Program Logic Model
University of Missouri Extension has adopted the University of Wisconsin Cooperative Extension logic model as part of the program development process. A logic model depicts program action by describing what the program is and what it will do - the sequence of events that links program investments to results. The extension logic model contains six components:
- Situation: problem or issue that the program is to address sits within a setting or situation from which priorities are set
- Inputs: resources, contributions and investments that are made in response to the situation. Inputs lead to
- Outputs: the activities, services, events, and products that reach people and users. Outputs lead to
- Outcomes: the results or changes for individuals, groups, agencies, communities and/or systems.
- Assumptions: beliefs we have about the program, the people, the environment and the way we think the program will work
- External factors: environment in which the program exists includes a variety of external factors that interact with and influence the program action.
In extension, we use the logic model in program planning, implementation, evaluation and communication. While the term 'program' is often included, the logic model is equally helpful in planning and evaluating group work, teamwork, community-based collaboratives and complex organizational processes to promote results-based performance.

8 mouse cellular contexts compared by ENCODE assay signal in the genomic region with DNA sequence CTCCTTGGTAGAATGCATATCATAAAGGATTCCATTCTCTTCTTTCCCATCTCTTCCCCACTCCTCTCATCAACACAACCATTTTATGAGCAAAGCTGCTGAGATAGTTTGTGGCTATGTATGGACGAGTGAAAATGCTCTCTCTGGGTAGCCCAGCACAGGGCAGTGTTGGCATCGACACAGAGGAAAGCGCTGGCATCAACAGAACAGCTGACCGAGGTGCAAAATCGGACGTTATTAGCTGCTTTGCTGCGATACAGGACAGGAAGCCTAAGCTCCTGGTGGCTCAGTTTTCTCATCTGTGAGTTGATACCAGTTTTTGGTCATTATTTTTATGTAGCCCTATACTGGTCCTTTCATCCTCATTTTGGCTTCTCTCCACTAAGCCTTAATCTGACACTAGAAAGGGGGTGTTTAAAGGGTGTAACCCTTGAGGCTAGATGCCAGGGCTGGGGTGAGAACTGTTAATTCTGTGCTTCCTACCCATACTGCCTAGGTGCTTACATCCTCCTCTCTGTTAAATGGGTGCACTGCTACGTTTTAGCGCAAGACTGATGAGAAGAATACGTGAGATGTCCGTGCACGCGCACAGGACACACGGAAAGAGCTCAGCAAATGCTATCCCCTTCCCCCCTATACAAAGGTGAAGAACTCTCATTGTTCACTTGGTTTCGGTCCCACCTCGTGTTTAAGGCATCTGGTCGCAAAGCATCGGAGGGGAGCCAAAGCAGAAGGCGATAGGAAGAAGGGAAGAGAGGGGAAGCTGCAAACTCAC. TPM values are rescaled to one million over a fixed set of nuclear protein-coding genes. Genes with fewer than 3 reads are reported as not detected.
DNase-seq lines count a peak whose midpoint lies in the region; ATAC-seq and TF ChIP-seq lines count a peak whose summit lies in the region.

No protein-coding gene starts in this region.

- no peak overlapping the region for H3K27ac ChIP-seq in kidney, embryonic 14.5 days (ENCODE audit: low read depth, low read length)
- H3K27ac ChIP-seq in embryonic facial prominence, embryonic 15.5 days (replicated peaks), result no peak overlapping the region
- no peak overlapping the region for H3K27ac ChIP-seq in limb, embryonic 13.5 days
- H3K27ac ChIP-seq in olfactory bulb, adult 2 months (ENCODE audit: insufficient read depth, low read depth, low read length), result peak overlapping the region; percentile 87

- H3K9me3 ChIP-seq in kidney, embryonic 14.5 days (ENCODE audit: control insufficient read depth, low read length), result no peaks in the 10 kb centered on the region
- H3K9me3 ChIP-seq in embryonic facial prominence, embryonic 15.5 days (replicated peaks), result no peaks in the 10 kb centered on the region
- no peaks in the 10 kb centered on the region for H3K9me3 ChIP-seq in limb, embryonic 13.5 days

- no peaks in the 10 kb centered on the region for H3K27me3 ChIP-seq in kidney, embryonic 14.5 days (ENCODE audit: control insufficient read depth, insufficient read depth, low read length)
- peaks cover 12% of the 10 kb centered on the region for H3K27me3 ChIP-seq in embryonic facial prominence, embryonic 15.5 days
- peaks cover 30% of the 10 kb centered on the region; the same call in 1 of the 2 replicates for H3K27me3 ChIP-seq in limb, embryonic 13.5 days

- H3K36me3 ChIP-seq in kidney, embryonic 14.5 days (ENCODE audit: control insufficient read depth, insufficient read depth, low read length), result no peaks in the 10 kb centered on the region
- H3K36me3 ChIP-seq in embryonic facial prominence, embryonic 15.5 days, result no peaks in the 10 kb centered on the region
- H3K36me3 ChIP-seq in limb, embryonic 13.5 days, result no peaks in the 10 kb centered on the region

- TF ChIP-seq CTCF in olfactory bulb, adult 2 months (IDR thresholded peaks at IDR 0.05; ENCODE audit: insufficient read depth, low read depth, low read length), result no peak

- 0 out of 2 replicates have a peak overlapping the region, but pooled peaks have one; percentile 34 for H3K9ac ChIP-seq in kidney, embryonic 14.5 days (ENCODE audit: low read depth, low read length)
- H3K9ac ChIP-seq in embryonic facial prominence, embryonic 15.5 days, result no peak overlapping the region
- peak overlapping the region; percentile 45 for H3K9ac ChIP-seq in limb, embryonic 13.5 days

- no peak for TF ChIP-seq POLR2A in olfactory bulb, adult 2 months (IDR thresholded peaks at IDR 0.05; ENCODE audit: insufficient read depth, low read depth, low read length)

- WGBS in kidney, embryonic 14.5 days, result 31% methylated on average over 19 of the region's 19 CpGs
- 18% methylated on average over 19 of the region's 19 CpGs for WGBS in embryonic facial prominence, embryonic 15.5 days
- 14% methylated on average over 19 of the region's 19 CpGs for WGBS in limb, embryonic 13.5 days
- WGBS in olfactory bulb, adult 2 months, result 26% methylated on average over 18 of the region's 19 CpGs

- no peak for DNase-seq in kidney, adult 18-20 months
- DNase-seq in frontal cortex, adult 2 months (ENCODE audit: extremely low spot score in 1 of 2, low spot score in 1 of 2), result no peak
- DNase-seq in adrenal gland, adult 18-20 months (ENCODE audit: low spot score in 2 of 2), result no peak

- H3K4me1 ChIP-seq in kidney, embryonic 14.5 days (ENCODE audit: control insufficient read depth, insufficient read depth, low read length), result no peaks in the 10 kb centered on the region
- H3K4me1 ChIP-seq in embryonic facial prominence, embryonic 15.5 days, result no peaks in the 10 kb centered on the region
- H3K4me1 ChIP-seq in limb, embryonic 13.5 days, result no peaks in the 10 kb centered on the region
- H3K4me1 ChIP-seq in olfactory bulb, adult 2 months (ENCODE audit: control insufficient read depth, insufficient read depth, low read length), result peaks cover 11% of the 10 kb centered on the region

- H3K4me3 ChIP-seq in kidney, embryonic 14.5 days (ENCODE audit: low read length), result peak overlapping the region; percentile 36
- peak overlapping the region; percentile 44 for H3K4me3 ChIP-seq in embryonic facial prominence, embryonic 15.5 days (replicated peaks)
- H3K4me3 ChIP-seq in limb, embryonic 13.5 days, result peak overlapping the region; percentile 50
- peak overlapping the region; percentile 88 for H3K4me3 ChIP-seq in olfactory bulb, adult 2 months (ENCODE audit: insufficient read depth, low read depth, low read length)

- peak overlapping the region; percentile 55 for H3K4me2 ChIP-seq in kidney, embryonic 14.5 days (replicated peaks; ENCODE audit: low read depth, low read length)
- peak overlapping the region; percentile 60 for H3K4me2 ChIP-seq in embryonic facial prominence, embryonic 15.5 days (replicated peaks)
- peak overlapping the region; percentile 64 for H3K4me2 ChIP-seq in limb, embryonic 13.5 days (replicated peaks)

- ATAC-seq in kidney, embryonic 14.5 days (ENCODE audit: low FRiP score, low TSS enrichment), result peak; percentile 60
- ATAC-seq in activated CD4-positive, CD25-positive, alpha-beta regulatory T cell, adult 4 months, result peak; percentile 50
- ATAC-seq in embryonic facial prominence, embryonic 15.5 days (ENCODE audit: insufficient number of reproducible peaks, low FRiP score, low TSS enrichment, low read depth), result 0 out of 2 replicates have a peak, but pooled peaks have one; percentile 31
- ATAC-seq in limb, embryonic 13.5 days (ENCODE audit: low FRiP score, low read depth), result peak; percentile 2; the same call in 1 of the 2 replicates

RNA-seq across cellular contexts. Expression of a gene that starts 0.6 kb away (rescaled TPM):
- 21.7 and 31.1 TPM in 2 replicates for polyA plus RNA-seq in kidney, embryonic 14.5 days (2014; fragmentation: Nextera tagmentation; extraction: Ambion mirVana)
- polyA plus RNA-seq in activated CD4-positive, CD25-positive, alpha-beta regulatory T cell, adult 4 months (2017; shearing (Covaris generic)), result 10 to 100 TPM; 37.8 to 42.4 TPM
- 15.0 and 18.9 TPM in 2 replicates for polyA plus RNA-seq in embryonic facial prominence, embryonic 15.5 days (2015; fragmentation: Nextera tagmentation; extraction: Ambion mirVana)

This logic model draws on experience with the USAID Log Frame (~1971) and the Bennett hierarchy of program effectiveness (Bennett, 1976; later with Rockwell, 1995) — an established program evaluation tool in cooperative extension nationwide. The Wisconsin model also draws on work by Wholey, 1979, 1987; Mayeske, 1994; Reisman,1994; the United Way, 1996; Montague, 1997, and others. This logic model classifies Activities as OUTPUTS, where we also include Participation. This version:
- simplifies the model and language
- focuses on outcomes versus outputs
- helps identify who participates or is reached to meet our programming and diversity goals.
The extension logic model serves as the conceptual framework for program development and evaluation. A variety of resource materials are available to help faculty, staff and partners understand and use the logic model in planning, implementation, evaluation and communication.
The Logic Model Placemat
Print the 8 1/2 X 11 forms back-to-back and laminate. Rigid lamination works best. The color side is a handy reference and the black and white reverse side can be marked with an erasable marker.
Logic Model Side A Front (PDF)
Logic Model Side B Back (PDF)
Program Logic Model materials developed by University of Wisconsin Cooperative Extension.